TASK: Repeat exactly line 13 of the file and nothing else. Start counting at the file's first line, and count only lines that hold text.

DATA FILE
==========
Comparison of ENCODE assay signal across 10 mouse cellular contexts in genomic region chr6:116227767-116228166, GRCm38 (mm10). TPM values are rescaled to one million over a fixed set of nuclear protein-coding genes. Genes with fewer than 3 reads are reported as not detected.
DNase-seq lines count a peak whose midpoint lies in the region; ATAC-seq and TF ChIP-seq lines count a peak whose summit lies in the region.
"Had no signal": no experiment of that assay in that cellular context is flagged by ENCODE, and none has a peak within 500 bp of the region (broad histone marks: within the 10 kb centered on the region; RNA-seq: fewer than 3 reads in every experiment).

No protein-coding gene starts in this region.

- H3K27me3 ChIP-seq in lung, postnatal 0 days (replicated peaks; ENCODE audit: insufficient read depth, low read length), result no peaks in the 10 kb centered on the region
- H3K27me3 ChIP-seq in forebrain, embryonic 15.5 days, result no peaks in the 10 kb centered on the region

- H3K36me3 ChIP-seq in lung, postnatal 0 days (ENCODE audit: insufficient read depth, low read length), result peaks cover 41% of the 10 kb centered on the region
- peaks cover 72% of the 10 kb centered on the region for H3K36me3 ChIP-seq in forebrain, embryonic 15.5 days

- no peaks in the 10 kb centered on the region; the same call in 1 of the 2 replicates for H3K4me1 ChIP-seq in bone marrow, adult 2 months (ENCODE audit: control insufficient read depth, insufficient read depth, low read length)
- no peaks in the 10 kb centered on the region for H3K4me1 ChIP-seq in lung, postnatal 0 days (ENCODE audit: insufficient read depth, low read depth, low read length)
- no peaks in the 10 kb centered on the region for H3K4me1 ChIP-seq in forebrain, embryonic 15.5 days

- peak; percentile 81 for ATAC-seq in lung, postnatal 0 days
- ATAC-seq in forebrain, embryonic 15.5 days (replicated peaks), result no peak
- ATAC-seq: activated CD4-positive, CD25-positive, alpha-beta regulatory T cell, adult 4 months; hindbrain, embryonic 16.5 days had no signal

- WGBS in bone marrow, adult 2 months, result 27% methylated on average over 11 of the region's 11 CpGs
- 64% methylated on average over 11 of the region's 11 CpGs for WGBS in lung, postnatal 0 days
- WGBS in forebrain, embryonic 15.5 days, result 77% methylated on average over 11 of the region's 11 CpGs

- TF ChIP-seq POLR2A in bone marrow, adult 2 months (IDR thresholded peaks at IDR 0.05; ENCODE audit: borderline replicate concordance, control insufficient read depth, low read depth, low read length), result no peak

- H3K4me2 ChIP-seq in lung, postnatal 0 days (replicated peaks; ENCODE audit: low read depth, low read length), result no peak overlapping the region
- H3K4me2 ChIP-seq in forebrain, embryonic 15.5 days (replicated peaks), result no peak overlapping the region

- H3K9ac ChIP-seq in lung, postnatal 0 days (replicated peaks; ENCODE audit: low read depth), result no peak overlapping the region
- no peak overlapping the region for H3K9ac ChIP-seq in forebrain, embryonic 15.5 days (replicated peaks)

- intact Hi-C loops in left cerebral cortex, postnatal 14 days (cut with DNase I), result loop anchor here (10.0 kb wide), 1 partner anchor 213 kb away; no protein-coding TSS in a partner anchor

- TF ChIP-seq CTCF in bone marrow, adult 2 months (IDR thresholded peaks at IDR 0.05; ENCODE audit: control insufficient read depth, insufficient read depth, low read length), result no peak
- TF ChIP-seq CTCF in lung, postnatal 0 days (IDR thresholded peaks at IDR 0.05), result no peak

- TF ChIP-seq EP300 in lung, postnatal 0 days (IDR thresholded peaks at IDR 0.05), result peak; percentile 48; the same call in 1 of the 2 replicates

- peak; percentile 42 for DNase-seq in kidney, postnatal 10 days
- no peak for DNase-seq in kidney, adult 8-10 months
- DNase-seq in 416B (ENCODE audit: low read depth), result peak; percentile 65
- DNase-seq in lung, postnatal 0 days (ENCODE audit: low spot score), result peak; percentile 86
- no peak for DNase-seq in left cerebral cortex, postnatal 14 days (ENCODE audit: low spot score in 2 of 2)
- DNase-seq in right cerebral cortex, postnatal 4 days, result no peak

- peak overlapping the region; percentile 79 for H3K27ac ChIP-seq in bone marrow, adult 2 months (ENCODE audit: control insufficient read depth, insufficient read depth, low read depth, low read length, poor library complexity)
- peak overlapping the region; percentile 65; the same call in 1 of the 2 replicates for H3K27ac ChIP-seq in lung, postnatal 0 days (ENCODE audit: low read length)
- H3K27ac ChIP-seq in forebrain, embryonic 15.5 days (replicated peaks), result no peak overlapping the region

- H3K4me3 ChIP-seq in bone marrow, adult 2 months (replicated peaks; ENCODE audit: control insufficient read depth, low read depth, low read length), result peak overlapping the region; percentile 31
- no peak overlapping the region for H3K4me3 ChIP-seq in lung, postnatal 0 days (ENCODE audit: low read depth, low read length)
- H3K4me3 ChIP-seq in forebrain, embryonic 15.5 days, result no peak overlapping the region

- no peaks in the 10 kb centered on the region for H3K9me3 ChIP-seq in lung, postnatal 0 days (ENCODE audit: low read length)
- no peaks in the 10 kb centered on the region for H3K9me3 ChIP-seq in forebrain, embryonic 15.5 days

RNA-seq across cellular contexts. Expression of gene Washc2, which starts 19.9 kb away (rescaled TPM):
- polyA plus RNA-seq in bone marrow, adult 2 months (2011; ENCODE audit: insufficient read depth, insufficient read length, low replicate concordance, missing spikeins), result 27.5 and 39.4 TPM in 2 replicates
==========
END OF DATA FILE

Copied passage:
- ATAC-seq in forebrain, embryonic 15.5 days (replicated peaks), result no peak